Copyright © 2016 - 2020, The Troy Press
Copyright © 2016 - 2020, The Troy Press
This page is a part of our broader Covid-19 coverage:
The state's stay-at-home order started on April 1 and ended on April 30. It reopened certain businesses through much of the state on May 4 except in the counties of Broward, Miami-Dade and Palm Beach. The Florida Keys will not reopen to visitors until at least June, county commissioners said.
The only of these to ever drop is the number of active cases, which is bound to go down some day. So, other than active cases, it's the rate of change that's important. Most of our other graphs are focused on showing you these changes in the right scale since here, any squiggle from one day to the next is pretty well lost to the eye.
These data were created by taking the daily values for the data used to create the Totals graph above, and comparing with the previous day's value and computing the difference. New Cases and Newly Active cases closely match most of the time and this is because testing is nearly exclusively being done on those people who present themselves for health care. (And, folks, this is definitely "doing it wrong.") However, when people recover (or die), that also has an impact on the daily changes to the number of active cases, and therefore the change from one day to the next which drives how these data are collected.
Overall, Post-Lockdown, Florida's gently lowering the numbers of cases showing up in its medical facilities, and that's good. The huge negative spike in newly active cases along with a big spike in recoveries was a VERY notable occurance. The USA as a whole experienced a similar thing around May 12 and Florida contributed to it. This is the kind of thing we're hoping to see in the numbers everwhere and a lot more frequently.
The purpose of this graph is to show two values also shown on the "Totals" graph above with much better scaling. These are the total deaths and the total recovered cases. The recovered cases line is basically horizontal for a while because of how long people are sick before recovering; it takes a while before there are significant numbers of people recovering, which we see begin to happen in big numbers around May 12. But, puzzling, is, unlike other states, there are some recoveries in notable numbers a full month apart and not more regularly? It's not as if everyone got sick on the same day, so that needs some explaining.
The "New" lines are all shown with better scaling in the graph above, and are included here for better comparison with total recoveries and deaths. Here we see the unsurprising correlation between new recoveries and a huge increase in the total recovered cases, with a corresponding, but not as big drop in active cases.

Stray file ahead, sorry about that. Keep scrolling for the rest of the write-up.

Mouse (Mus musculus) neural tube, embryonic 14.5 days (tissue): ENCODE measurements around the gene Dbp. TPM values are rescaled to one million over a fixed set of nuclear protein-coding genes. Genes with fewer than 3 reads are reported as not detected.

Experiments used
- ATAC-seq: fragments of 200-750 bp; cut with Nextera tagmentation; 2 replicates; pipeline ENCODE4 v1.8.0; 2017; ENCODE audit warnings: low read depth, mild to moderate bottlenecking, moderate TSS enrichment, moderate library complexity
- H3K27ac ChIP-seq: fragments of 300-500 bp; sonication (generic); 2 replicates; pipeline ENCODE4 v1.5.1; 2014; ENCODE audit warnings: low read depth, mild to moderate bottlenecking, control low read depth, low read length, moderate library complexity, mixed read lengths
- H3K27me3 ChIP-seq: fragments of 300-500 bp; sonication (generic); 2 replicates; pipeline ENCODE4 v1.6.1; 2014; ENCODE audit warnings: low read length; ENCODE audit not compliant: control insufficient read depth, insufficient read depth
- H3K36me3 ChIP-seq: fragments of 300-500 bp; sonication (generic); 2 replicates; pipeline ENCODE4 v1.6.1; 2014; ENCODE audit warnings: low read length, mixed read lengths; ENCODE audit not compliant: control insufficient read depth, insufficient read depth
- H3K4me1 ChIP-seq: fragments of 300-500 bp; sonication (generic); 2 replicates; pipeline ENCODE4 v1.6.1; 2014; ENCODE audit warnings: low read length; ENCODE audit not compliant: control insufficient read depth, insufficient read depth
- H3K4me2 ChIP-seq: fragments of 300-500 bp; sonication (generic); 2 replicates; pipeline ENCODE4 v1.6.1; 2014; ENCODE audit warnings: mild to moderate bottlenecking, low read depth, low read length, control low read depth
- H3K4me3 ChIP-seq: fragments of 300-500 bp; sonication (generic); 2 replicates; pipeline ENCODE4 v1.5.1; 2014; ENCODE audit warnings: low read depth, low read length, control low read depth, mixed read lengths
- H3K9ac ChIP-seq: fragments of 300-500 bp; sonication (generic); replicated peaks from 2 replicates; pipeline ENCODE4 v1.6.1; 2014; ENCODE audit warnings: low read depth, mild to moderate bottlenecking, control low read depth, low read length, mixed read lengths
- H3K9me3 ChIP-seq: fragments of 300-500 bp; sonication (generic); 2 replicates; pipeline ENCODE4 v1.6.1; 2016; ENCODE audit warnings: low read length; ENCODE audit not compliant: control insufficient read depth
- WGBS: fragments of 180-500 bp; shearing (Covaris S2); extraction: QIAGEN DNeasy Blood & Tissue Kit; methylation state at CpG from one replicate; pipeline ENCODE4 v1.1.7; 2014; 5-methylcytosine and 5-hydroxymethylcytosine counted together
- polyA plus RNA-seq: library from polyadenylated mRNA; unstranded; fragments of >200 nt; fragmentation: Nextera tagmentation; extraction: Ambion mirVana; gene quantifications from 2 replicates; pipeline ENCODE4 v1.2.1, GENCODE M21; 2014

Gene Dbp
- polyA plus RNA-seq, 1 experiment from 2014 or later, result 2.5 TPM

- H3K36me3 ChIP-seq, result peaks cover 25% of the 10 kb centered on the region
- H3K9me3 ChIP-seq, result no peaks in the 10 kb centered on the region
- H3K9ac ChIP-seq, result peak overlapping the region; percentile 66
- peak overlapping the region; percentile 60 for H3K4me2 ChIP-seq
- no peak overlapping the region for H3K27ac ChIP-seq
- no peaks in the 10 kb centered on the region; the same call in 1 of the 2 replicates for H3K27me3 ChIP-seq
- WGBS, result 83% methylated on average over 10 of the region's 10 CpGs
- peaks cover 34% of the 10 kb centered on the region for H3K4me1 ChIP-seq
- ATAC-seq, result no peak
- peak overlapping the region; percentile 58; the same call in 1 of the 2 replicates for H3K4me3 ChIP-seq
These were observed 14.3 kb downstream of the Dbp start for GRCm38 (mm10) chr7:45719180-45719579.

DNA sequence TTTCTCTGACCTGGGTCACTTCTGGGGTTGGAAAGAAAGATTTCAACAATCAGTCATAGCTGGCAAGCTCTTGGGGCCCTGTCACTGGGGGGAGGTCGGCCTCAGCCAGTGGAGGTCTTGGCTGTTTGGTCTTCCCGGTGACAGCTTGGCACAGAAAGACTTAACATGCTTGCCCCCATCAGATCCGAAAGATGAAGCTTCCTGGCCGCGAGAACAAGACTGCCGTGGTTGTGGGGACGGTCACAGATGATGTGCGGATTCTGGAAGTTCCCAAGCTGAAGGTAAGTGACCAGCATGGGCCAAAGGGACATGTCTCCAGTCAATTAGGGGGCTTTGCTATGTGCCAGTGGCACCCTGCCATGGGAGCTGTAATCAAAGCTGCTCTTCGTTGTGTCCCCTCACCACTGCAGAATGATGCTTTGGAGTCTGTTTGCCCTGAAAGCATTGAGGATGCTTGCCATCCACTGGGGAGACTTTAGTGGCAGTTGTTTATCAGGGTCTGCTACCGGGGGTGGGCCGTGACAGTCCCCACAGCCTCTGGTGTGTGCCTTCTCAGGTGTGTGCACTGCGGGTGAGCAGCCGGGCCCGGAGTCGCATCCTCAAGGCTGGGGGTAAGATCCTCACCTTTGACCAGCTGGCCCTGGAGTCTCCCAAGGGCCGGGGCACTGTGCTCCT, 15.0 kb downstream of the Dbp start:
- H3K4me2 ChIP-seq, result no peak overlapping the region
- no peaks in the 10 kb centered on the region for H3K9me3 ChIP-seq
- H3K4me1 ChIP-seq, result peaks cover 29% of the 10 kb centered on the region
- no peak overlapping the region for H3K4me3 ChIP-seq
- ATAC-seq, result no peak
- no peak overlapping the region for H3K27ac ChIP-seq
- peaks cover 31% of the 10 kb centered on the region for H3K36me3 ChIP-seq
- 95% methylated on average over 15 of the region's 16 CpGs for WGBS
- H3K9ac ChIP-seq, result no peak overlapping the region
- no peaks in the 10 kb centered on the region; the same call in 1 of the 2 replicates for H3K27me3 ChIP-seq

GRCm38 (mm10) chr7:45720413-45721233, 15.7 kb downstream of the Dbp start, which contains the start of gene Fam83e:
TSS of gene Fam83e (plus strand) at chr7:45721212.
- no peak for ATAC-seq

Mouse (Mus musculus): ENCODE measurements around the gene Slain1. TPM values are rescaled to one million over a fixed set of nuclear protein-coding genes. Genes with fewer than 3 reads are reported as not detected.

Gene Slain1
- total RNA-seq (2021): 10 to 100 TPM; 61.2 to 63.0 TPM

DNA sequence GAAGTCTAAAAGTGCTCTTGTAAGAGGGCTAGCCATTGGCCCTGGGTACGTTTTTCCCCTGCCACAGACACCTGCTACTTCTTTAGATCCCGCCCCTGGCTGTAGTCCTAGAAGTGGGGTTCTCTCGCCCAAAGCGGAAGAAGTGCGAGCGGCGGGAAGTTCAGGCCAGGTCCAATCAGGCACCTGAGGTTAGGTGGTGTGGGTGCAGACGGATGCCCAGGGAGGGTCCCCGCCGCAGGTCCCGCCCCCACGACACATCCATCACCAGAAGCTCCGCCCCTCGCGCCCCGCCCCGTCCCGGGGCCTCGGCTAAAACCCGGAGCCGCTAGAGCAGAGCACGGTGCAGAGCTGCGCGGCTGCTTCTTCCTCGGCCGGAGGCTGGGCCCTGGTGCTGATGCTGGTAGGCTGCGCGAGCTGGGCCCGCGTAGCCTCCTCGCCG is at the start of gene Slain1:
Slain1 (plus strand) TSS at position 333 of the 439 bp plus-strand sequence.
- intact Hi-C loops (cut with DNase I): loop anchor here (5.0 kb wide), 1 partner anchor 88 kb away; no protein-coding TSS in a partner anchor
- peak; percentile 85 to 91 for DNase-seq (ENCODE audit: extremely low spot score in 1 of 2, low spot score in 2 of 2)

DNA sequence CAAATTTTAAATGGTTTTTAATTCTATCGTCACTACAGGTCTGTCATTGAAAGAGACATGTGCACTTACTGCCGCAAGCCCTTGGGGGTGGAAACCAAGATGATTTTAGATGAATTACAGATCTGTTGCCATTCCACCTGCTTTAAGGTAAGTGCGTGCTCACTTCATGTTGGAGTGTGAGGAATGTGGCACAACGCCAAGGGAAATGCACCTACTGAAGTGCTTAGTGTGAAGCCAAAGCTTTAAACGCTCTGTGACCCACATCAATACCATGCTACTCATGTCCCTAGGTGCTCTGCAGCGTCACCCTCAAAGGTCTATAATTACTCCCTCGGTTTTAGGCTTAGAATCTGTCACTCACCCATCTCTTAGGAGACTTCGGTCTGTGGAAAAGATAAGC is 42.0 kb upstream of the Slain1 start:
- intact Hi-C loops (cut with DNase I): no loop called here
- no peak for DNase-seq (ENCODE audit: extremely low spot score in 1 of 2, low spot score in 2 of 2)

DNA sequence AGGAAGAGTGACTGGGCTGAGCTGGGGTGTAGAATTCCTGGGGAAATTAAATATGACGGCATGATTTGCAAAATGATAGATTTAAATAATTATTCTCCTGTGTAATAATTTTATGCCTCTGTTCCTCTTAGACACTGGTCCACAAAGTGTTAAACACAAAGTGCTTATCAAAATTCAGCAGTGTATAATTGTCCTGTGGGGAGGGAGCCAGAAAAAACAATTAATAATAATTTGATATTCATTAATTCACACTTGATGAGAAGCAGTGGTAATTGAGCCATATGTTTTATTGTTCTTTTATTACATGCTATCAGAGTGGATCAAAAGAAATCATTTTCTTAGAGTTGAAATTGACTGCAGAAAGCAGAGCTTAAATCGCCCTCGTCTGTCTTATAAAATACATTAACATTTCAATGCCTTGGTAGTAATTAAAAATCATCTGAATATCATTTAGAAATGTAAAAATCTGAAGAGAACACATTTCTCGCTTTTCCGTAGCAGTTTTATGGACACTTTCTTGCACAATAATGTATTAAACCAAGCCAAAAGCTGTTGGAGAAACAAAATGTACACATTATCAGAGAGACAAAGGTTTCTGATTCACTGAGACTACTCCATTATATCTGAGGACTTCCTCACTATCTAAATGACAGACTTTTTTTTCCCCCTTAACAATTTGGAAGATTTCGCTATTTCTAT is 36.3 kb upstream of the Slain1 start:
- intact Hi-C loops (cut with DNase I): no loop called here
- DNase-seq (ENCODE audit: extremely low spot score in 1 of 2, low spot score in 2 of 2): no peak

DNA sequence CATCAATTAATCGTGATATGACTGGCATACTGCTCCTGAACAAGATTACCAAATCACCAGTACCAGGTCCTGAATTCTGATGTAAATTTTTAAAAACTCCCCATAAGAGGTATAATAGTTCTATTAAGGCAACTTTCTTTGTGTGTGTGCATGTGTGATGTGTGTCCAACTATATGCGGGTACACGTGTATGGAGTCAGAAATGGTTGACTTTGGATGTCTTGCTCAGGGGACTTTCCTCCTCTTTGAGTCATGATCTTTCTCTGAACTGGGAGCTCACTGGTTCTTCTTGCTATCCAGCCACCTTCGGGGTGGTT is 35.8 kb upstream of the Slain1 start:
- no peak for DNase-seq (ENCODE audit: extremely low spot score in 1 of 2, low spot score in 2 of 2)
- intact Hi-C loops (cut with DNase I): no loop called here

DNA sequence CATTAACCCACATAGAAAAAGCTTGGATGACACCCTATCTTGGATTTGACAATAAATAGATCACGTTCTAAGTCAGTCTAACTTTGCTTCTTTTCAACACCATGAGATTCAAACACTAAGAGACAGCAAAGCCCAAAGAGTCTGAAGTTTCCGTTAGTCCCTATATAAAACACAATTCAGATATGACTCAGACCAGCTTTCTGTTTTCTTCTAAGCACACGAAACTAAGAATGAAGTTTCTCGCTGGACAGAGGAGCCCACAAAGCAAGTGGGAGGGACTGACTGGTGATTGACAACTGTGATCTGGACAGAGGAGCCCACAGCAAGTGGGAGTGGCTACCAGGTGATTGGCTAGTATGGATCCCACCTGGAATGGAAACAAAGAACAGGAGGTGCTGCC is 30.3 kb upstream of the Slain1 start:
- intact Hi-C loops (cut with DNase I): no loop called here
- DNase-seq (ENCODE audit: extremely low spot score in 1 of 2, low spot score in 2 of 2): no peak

This was broken out, again, for better scaling because the variation is simply lost at other scales.
Notably, this graph has a very different curve to it than the one for the whole USA.
One interesting thing to observe here are the sharp down-peaks to a pretty consistent value. The down values represent health-care organizations that don't report on Sundays! And the consistency of that gives a good idea regarding how many don't report on Sundays!
As an exercise for the curious, grab the CSV data file we provide and point it to your favorite "calc" program like, Microsoft Office's Excel, or "Calc" in OpenOffice, or, our favorite, Libre-Office Calc, and pick a start date, select the columns and have it calculate a sum for these. Then divide that number by how many days you've selected and you can easily compute the average over any period you wish, and thereby get rid of those pesky peaks and valleys for any period you choose. ... It has been suggested we do a "rolling week" average - or something like it - but before we do the work, we'd like to hear if here's significant interest in that, and if so, for which data sets.
The concept behind "Case Doublings" is to try and get a handle on whether one is winning the war against a pandemic or not. It's driven by how many cases of confirmed infection are recorded. For any given day, there are two questions to be answered:
Looking backwards always gives a stable line because the daily variations shown and discussed above aren't present.
The longer it takes for the number of cases to double, the better you're doing against the pandemic, and the CHANGE in the number of days indicates whether your current actions are helping or hurting.
The looking-back curve shows that the lockdown has worked in Florida as there's a significant upeard shift a few days after it took effect. The doubling times continue to increase, but aren't really that high, and this is bad. Florida's rate of new cases is doubling just a few days longer than a month, at this writing. Can Florida's health-care system sustain double the cases in a month's time?
Since lockdown, the first month showed good improvement, but the future-doubling data strongly suggests - and the past-looking doubling rate agrees - that since the start of may, things are turning for the worse in Florida.
Overall, doubling times are WAY better than when lockdown started, but need to go higher. The future projections look good, but the actual results need improvement.
Do let us know what you think or even make requests or ask questions! Please either comment on our main Covid-19 page's comment section, email us, or perhaps, as we're an all volunteer team, donate to our cause.